- The Cooperative Credit Societies Act, 1904, was the first step taken for the co-operative society, which got accelerated with the introduction of the Cooperative Societies Act of 1912
- In post-independent India, Central Committee for Cooperative Training (1953) was set up by RBI for establishing co-operative training centres
- To solve the issue of the financial crisis in the rural areas, Rural Credit Survey Committee was set up 1954
- This co-operative movement spread through the banking sector as well and by 1950s, Co-operative Banks had started extending their reach to the public in both rural and urban areas
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Advantages of Co-operative Banks
The Co-operative banks have acted as a boon to various sectors of Indian society and also played an important role in the development of the economy.
Given below are a few advantages of the Co-operative Banks in India:
- These banks have provided aid to the rural population by granting loans and credits with interest rates, lower in comparison to that asked by local money lenders
- They have their reach at every corner of the country and have managed to maintain a personal rapport with the customers
- Since the bank is owned and governed by the members themselves, they do not seek huge profits and believe in mutual help
- The interest rate on deposits is high and on loans is low
- They promote productive borrowing, in order to reduce the risk of loss
- Co-operative Banks have helped the farmers by providing them agricultural credits to buy basic products like fertilizer, seeds, etc.
Disadvantages of Co-operative Banks
Discussed below are a few disadvantages of the Co-operative Banks in India:
- To lend money, they need investors which are tough to find
- Over the years, the number of NPAs and overdues have been increasing
- Since the lack of investors and money, few of them have not been delivering the credits and money to the rural population
- Rather than small industrialists, the benefits from Co-operative Banks have been enjoyed by rich landowners
- The Co-operative Banks across the country are not equally developed. A few states have more functioning and beneficial units, while some states have faced loss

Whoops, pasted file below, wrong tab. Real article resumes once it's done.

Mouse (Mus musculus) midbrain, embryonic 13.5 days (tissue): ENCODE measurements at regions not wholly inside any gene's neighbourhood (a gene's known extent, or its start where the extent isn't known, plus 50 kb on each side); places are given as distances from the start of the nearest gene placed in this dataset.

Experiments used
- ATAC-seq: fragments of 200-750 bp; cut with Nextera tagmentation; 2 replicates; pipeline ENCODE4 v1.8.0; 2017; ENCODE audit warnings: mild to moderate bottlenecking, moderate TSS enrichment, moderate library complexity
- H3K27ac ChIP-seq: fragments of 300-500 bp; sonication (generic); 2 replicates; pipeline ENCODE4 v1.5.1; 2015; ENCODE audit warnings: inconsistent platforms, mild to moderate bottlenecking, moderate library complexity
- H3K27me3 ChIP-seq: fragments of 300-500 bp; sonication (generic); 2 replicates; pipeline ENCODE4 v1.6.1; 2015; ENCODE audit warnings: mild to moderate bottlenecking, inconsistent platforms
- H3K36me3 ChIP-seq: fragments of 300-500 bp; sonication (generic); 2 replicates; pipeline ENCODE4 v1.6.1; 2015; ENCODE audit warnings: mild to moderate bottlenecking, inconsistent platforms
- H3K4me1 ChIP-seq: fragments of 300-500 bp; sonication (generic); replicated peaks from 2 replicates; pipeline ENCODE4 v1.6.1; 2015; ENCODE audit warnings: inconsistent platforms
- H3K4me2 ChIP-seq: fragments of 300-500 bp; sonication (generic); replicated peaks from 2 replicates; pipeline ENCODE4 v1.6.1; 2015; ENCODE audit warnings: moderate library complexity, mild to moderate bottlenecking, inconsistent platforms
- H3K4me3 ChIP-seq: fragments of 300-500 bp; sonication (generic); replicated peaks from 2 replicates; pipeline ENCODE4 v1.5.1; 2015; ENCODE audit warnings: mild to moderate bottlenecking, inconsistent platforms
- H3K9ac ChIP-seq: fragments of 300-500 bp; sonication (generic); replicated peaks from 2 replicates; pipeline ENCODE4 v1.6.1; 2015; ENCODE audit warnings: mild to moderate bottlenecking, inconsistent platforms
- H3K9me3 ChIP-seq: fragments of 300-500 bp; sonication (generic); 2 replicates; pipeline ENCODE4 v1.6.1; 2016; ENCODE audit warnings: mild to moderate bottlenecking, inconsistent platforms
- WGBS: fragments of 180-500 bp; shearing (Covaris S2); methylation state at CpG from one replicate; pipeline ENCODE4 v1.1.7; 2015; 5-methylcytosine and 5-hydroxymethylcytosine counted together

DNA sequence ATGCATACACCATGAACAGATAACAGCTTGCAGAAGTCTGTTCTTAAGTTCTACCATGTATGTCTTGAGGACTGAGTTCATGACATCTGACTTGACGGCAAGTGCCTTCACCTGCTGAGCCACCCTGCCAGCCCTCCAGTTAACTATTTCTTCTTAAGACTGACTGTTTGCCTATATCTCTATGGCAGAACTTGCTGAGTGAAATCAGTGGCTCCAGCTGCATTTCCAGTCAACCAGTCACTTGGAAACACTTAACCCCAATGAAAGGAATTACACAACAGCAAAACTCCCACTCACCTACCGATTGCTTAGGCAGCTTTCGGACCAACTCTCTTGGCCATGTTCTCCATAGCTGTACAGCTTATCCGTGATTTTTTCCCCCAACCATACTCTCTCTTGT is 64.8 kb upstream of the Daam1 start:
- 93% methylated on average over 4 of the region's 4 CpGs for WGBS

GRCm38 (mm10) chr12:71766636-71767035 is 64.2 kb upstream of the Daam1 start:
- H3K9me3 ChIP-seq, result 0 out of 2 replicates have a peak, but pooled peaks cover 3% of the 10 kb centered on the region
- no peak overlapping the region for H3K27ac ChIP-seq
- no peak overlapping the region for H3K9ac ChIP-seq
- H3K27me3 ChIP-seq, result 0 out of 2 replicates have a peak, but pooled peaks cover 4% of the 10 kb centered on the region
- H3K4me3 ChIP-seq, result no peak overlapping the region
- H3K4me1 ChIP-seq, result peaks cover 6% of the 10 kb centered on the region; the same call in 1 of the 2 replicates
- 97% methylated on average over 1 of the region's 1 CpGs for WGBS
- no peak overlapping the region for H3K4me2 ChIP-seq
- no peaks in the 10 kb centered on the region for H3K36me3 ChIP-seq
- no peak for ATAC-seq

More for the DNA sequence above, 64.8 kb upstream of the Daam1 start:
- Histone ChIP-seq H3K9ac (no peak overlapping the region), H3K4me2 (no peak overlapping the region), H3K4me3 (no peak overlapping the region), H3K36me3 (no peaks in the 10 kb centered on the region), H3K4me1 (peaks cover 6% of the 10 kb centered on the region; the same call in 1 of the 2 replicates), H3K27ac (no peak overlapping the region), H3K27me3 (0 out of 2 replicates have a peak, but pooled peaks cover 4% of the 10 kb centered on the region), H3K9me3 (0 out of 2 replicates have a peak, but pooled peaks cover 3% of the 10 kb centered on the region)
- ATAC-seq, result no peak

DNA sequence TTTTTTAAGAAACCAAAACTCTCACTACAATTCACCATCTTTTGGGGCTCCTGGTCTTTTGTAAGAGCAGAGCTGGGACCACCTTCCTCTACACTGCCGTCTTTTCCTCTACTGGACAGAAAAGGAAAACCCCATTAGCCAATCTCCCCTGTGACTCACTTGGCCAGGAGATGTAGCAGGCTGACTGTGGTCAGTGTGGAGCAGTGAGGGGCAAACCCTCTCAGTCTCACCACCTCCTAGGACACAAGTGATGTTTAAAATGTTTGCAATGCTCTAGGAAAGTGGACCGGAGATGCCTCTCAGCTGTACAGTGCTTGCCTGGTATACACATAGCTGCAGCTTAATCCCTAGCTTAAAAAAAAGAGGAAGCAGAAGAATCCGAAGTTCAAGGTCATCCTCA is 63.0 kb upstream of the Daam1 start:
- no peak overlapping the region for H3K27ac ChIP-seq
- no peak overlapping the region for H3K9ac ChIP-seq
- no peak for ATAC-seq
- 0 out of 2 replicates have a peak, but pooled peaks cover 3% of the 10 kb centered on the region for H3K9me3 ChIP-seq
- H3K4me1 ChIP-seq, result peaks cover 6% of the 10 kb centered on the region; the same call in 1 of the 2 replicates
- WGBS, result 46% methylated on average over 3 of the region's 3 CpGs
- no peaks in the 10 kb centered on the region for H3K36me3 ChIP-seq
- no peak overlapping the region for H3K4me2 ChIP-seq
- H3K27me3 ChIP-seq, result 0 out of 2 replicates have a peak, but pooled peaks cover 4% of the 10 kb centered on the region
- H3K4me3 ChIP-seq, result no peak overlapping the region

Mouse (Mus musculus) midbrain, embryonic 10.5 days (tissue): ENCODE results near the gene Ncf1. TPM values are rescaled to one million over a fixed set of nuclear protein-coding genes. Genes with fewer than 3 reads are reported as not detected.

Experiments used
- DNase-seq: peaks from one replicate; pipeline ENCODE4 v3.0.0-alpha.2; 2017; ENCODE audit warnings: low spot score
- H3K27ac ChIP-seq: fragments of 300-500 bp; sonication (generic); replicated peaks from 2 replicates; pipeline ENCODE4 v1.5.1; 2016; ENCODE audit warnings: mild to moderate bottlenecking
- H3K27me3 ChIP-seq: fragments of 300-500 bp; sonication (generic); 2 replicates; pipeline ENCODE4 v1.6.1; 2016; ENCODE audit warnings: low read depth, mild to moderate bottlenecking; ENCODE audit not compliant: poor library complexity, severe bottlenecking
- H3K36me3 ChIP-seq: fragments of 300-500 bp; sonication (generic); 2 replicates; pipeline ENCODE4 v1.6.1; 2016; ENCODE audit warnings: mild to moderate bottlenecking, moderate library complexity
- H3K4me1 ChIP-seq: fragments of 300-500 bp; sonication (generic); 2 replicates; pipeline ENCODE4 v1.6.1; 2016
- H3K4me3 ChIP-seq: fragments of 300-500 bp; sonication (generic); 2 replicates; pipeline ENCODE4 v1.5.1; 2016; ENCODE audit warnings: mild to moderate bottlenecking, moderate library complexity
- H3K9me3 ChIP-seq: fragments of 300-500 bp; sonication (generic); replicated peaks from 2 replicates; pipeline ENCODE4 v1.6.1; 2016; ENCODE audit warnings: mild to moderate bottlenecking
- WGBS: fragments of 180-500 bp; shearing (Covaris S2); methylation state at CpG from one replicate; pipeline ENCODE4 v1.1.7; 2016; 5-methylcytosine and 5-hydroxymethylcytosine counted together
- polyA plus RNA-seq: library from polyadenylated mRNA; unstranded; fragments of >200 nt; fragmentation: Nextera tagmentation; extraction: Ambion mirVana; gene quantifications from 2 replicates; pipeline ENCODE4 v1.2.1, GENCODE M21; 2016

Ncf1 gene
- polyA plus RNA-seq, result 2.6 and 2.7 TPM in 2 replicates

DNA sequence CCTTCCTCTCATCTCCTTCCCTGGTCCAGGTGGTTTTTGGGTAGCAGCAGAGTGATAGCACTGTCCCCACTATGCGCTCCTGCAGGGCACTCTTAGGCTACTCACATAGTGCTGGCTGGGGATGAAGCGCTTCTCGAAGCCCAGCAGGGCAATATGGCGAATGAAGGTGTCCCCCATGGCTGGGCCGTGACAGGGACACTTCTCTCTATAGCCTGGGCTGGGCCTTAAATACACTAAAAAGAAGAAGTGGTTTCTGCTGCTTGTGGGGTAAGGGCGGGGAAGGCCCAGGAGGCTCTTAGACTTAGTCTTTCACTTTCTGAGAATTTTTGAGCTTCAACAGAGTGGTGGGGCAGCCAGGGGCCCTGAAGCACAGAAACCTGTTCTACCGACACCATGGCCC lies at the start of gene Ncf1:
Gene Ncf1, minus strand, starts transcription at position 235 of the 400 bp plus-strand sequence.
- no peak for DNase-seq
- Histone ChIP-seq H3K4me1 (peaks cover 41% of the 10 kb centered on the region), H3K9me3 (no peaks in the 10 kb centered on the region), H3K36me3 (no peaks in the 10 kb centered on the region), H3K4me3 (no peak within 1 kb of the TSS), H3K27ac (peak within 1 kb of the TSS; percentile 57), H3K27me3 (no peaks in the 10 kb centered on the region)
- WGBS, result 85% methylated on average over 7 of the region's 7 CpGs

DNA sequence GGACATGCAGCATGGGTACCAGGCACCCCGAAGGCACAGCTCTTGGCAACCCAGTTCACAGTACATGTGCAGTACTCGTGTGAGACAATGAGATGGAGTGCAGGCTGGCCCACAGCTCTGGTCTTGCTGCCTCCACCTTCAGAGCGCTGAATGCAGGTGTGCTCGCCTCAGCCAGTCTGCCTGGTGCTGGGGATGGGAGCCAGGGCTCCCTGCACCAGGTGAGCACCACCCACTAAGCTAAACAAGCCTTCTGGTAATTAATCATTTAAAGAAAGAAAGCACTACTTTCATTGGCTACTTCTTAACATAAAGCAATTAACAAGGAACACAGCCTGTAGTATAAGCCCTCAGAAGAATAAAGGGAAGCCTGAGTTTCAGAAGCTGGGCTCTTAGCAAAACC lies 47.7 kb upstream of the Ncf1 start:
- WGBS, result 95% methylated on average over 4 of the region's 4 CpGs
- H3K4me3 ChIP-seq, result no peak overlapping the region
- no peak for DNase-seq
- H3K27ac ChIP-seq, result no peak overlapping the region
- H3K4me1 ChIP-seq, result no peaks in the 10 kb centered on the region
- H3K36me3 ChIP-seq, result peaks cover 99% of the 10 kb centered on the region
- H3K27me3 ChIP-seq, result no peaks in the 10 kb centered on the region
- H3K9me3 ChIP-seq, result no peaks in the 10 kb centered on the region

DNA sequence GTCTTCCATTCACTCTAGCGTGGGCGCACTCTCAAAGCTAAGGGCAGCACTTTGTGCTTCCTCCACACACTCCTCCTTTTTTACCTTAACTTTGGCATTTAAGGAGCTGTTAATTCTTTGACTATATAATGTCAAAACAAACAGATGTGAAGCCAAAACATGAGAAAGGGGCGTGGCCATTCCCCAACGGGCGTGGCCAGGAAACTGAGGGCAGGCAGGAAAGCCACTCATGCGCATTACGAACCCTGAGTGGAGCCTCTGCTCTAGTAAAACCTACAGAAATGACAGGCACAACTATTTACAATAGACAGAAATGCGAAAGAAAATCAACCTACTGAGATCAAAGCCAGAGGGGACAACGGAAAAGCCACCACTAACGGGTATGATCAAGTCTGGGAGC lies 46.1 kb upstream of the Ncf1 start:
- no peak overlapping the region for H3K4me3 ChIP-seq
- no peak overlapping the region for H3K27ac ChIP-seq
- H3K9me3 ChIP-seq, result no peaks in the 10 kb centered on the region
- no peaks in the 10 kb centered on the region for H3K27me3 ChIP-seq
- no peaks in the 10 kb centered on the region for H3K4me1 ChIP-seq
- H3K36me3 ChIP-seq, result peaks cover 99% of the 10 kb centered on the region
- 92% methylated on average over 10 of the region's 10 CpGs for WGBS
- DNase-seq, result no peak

- Political interference has also been observed in these banks
- With new types of banks opening up, the Co-operative Banks are facing the risk of losing their customers
To overcome this loss, the RBI must take up steps regarding audit facilities and implementation of strict rules must be followed.
Co-operative Banks – Key Points
Given below are a few points of takeaway to understand the Co-operative Banking in India even better.
- Based on the current situation of the Co-operative Banks in India the regulating body, RBI, under the guidance of former Deputy Governor of RBI, R. Gandhi has decided to merge few co-operative banks with small financial banks
- It has also been advised that a special committee must be assigned only to monitor the proper functioning of these financial entities
- With PMC Bank coming under the radar of RBI, other co-operative banks need to gain back the confidence of the common public to invest and borrow from them
- Strict rules, as followed by other banks, must be implemented in this case as well, to reduce the risk factor
The information regarding the Indian Co-operative Banks and their development over the years has been explained well in detail in this article.
To know more about the various other Banking, National, and International Organisations, you can turn to BYJU’S for assistance.